EarSketch teaches computer science through music composition and remixing! No prior knowledge of either computer science or music is needed. See “More About EarSketch” below to learn more about the software.
I’m a student, how do I get started?
Access the latest version of EarSketch here.
After you download EarSketch, you’re ready to begin the curriculum, which you can access through the table of contents on the left. You will first be introduced to various aspects of the software you will be using and the EarSketch website. From there, you will learn the basics of programming in EarSketch and create simple songs. Later lessons will focus on more advanced computer science concepts that will help you make your songs more interesting. It is recommended that you step through the curriculum in the order it appears in the table of contents. Click here to begin!
I’m a teacher who wants to teach EarSketch, how do I get started?
Access the latest version of EarSketch here.
We recommend that you go through the first few modules of the student curriculum to familiarize yourself with the components of EarSketch. This includes Intro to DAWs, EarSketch Social Media Site, Anatomy of an EarSketch Project, Creating Your First Project, and The Structure of an EarSketch Script.
Next, you should access the teacher curriculum, which is designed to help computer science teachers with little or no music knowledge begin teaching EarSketch in their classrooms. It will teach you music concepts, rhythms, pattern and variety, and effects as they relate to music programming in EarSketch. Click here to access the first of the four modules (there is also a fifth FAQ module to address common questions students may ask).
Finally, we recommend that you complete the student curriculum to get an idea of what students will be learning and doing.
More About EarSketch
EarSketch engages students in computing principles through collaborative computational music composition and remixing. It consists of an integrated curriculum, software toolset, and social media website. The EarSketch curriculum targets introductory high school and college computing education. The software toolset enables students to create music by manipulating loops, composing beats, and applying effects with Python code. The social media website invites students to upload their music and source code, view other students’ work, and create derivative musical remixes from other students’ code. EarSketch is built on top of Reaper, an intuitive digital audio workstation (DAW) program comparable to those used in professional recording studios.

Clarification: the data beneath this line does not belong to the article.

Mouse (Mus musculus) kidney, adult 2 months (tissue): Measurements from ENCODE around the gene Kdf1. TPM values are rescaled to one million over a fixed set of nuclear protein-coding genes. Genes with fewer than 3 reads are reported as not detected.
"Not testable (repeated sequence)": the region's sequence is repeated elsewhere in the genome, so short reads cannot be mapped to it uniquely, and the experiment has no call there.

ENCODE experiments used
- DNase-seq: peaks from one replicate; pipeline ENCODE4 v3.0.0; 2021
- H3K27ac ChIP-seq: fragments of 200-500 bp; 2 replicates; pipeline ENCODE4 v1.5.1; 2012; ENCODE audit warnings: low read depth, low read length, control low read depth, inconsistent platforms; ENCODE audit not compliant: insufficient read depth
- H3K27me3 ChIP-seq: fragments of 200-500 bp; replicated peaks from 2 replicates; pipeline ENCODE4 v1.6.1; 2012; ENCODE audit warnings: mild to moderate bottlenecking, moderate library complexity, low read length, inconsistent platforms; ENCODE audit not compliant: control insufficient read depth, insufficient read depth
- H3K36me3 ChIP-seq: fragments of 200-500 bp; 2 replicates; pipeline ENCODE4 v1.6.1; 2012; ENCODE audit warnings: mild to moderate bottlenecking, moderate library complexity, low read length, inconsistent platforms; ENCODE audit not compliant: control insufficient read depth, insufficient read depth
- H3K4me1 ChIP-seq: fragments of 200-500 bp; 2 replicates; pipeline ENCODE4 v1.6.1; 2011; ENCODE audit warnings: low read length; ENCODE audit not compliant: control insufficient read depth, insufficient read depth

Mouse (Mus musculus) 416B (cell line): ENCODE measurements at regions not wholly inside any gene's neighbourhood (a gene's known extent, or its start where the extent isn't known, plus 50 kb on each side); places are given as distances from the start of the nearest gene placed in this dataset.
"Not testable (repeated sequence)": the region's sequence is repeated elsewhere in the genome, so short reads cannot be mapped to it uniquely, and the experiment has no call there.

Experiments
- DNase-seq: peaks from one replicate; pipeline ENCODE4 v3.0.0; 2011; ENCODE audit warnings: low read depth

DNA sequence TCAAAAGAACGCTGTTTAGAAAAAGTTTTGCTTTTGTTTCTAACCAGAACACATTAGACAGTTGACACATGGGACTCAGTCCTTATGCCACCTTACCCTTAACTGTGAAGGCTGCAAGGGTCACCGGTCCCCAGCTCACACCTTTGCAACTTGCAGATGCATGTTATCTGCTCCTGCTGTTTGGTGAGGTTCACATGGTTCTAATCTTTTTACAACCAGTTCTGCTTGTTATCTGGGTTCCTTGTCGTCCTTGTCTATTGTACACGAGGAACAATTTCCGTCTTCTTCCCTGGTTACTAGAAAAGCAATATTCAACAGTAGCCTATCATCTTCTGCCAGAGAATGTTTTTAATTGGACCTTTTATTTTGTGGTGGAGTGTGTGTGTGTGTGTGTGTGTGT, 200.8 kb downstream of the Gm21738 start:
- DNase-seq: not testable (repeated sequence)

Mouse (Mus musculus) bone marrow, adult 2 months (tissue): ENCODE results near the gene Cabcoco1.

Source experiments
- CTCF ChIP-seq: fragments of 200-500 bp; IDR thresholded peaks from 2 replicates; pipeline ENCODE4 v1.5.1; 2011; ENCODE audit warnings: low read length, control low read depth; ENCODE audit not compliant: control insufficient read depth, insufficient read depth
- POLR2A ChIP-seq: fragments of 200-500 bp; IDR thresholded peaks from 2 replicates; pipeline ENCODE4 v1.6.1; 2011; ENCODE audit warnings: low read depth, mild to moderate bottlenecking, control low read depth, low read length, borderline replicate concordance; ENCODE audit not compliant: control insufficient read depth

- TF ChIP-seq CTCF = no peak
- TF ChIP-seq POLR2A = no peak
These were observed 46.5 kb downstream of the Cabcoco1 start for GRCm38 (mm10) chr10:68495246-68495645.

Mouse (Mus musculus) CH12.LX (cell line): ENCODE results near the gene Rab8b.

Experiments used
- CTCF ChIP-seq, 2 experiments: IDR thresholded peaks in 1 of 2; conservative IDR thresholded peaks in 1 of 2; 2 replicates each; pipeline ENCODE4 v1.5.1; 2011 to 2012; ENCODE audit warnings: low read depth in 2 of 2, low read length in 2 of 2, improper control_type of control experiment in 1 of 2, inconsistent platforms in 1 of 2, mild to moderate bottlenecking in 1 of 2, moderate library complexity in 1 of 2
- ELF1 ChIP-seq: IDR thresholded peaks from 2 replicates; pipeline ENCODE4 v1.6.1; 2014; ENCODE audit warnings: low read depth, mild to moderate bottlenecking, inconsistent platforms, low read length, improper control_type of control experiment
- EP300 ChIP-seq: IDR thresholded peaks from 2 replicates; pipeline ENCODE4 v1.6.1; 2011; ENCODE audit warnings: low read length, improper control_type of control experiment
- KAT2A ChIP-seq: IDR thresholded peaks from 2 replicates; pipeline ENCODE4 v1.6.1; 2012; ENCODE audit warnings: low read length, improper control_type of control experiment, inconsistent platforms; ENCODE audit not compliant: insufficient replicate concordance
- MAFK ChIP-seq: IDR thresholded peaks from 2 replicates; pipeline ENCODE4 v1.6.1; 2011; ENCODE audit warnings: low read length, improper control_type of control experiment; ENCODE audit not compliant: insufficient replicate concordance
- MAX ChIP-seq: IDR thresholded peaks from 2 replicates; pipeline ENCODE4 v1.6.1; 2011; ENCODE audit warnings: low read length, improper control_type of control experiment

EarSketch is designed to enable student creativity, to enhance collaboration, and to leverage cultural relevance. This focus has created unique advantages for our approach to computing education:
- EarSketch leverages musical remixing as it relates to popular musical forms, such as hip hop, and to industry-standard methods of music production, in an attempt to connect to students in a culturally relevant fashion that spans gender, ethnicity, and socioeconomic status.
- EarSketch focuses on the level of beats, loops, and effects more than individual notes, enabling students with no background in music theory or composition to begin creating personally relevant music immediately, with a focus on higher-level musical concepts such as formal organization, texture, and mixing.
- The EarSketch social media site allows a tight coupling between code sharing / reuse and the musical practice of remixing. Students can grab code snippets from other projects and directly inject them into their own work, modifying them to fit their idiosyncratic musical ideas.
- EarSketch builds on professional development techniques using an industry-relevant, text-based programming language (Python), giving students concrete skills directly applicable to further study.
EarSketch is a National Science Foundation-funded initiative that was created to motivate students to consider further study and careers in computer science. The program, now in its second year, is focused on groups traditionally underrepresented in computing, but with an approach that is intended to have broad appeal.
EarSketch was developed and is overseen by Brian Magerko, an Associate Professor in the Ivan Allen College’s School of Literature, Media, and Communication, and Jason Freeman, an Associate Professor in the College of Architecture’s School of Music.